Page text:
The HDR preset emulates HDR with SDR content. The SW271 supports true HDR10 and switches to that mode when the signal is detected. Do note that calibration isn’t made available in HDR mode. To adjust colour temperature, choose one of the presets, change it with a Kelvin slider in 100K increments, or tweak the RGB controls. Gamma options range from 1.6 to 2.6 in .2 increments.

The Custom memory bank also allows the user to choose a colour gamut, which is a very greatly flexible. Many products out there out there lock the users out of certain adjustments in different gamut modes. The SW271 lets the user choose any combination of gamut, white point and gamma they so wish, and each gamut allows adjustments to hue and saturation values. Once you’ve completed an OSD calibration, choose “Save Colour Settings” to lock in all changes. You can also reset everything if things get out of hand.

The Picture-In-Picture (PIP) feature goes beyond displaying two sources simultaneously. You can also adjust the colour gamut, white point, gamma and brightness for each. You’ll need two video signals for this to work, and it allows you to compare the effects of these settings on a single image. Do note PIP is disabled when the user switches to a HDR10 signal.

The system menu has OSD language choices, a calibration reminder and signal luminance range options and features for DisplayPort and USB-C ports. Custom Keys refer to the first three bezel buttons, while Controller Key lets you change the function of the three buttons on the Hotkey Puck. You can set the Hotkey Puck buttons to allow quick access to things like colour mode, PIP/PBP, gamma and others. Because of its total of six programmable buttons, you’ll rarely need to navigate the OSD to change settings.

Colour Grading Setup for 10Bit Monitoring:

Until the past couple of years, getting 10-bit on a consumer grade mirrorless camera was nearly impossible. Today, we have accessible options, such as the Panasonic GH5S and Fujifilm X-T3 to give us this previously cinema-only specs. This is a huge improvement for shooters. In more technical terms, an 8-bit file works with RGB using 256 levels per channel, while 10-bit jumps up to 1,024 levels per channel. This means a 10-bit monitor can display up to 1.07 billion colors, while an 8-bit can only display 16.7 million.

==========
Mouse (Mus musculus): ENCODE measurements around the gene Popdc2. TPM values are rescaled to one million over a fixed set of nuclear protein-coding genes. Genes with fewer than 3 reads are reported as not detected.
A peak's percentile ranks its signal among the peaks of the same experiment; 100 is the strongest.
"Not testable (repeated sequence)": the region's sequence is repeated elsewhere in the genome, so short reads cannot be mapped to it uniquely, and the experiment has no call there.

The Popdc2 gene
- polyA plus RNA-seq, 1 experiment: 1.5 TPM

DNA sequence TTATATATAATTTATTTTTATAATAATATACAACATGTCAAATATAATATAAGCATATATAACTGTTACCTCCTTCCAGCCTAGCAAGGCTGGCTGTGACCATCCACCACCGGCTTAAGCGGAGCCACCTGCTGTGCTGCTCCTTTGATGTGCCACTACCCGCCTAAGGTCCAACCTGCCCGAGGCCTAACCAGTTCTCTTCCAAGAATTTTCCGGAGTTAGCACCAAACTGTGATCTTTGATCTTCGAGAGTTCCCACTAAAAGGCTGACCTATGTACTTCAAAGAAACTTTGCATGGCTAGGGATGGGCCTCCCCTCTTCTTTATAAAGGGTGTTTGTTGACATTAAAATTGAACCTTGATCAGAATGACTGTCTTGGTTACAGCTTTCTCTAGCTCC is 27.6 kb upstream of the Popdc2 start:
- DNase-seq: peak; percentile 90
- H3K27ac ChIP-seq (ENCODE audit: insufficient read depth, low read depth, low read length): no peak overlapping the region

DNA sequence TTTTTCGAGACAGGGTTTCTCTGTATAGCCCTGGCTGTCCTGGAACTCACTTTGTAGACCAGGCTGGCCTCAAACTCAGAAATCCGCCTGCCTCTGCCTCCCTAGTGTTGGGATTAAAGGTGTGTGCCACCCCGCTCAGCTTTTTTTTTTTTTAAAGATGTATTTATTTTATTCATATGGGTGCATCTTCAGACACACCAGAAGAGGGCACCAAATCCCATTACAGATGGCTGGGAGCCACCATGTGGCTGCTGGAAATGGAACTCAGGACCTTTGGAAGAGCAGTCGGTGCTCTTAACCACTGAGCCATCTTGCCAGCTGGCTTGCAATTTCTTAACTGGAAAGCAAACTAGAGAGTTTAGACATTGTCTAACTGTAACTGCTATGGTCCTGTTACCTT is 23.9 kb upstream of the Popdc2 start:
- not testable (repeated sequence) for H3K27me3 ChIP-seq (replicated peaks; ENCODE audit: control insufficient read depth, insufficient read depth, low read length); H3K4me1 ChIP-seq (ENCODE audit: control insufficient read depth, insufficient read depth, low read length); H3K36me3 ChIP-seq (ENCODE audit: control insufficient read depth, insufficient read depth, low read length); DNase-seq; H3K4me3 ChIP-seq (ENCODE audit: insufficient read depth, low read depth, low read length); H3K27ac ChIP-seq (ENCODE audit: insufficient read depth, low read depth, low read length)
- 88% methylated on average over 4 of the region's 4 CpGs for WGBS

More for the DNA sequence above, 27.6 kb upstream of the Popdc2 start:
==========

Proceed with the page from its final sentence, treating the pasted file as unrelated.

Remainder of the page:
Coming back to the point; you’ve shot 10-bit but you can’t see that extra detail as the vast majority of the monitors available can only display up to an 8-bit colour space. With the SW271, the user is able to view the full range of details of luminance and chrominance values in the 10-bit content. Note that the SW271 is a true 10-bit panel and not what many 8-bit monitors with “Frame Rate Control” (FRC) trying to simulate the 10-bit look is advertising as “10bit”.

Our setup consisted of a Mac Pro running Blackmagic Design’s Davinci Resolve 15. The 10-bit UHD content was pushed out from a Blackmagic Design Decklink Mini 4K Card via HDMI. We tried using it as a reference monitor for colour grading and were very impressed with the out-of-the-box factory calibrated Rec 709 settings. There was a slight difference from the profile that came from our X-Rite i1 Display Pro calibrated profile as the i1 took the little ambient light we had in our colour suite into consideration.

What we liked about the BenQ SW271:

The SW 271’s flexible and well-designed OSD allows any combination of colour, grayscale and gamma specs. Afterwards, image modes are easily called up with the front panel buttons or from the excellent Hotkey Puck controller. If you’d rather leave calibration to software, BenQ’s Palette Master Element is easy to obtain and works with most of today’s popular colour meters. That work can be saved to three available picture memories and easily toggled.

What we didn’t like about the BenQ SW271:

It was great that BenQ the included shading hood, but for some reason they reduced the size of the “drop in” hole as compared to the SW2700PT. We had to reverse thread our i1DisplayPro for screen calibration. It was more of an inconvenience over anything else but we still manage to get it to work. We’ve also sent feedback to BenQ regarding this and they have assured us that they are looking into it.

Conclusion:

In today’s world of Ultra HD content with HDR and extended colour, professionals need a display that can deliver colour in sRGB, DCI-P3 and Adobe RGB gamuts. They need compatibility with HDR signals and Ultra HD resolution. They need video processing that covers 60p and 24p frame rates and the ability to combine different gamut, white point and gamma standards.

The SW271 isn’t perfect in all areas, but as a colour reference tool it has few, if any, equals. Users needing a professional monitor that performs at the reference level would do well to consider the SW271.

More Information about the SW271:

For more information about the SW271 visit the Official BenQ SW271 Product Page.

Pricing information is available at The BenQ Official Store.

To experience the BenQ SW271 in person, please visit:

Alan Photo:

#01-38, Sim Lim Square, 1 Rochor Canal Rd Singapore 188504.

#03-29, Funan Mall, 7 North Bridge Rd, Singapore 179105.

Disclaimer:

We received this product free from BenQ in exchange for an honest and unbiased review. Sinema Media Pte Ltd is compensated to provide opinion on products, services, websites and various other topics. Even though the company receives compensation for our posts or advertisements, we always give our honest opinions, findings, beliefs, or experiences on those topics or products. The views and opinions expressed through these channels are purely the company’s own. Any product claim, statistic, quote or other representation about a product or service should be verified with the manufacturer, provider or party in question.

I have a passion for motion picture; which in that is the magic of make believe. New technologies that change the way we acquire content is what excites me. I enjoy cooking and cycling outside of work =)